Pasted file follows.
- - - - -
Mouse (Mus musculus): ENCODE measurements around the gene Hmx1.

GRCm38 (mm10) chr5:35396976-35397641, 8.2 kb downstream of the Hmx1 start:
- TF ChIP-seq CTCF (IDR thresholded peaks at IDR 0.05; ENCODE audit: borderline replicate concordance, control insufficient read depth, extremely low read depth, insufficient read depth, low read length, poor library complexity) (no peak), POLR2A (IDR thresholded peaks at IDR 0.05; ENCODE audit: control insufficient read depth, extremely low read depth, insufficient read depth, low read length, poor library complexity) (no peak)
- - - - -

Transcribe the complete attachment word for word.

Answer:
Mouse (Mus musculus): ENCODE measurements around the gene Hmx1.

GRCm38 (mm10) chr5:35396976-35397641, 8.2 kb downstream of the Hmx1 start:
- TF ChIP-seq CTCF (IDR thresholded peaks at IDR 0.05; ENCODE audit: borderline replicate concordance, control insufficient read depth, extremely low read depth, insufficient read depth, low read length, poor library complexity) (no peak), POLR2A (IDR thresholded peaks at IDR 0.05; ENCODE audit: control insufficient read depth, extremely low read depth, insufficient read depth, low read length, poor library complexity) (no peak)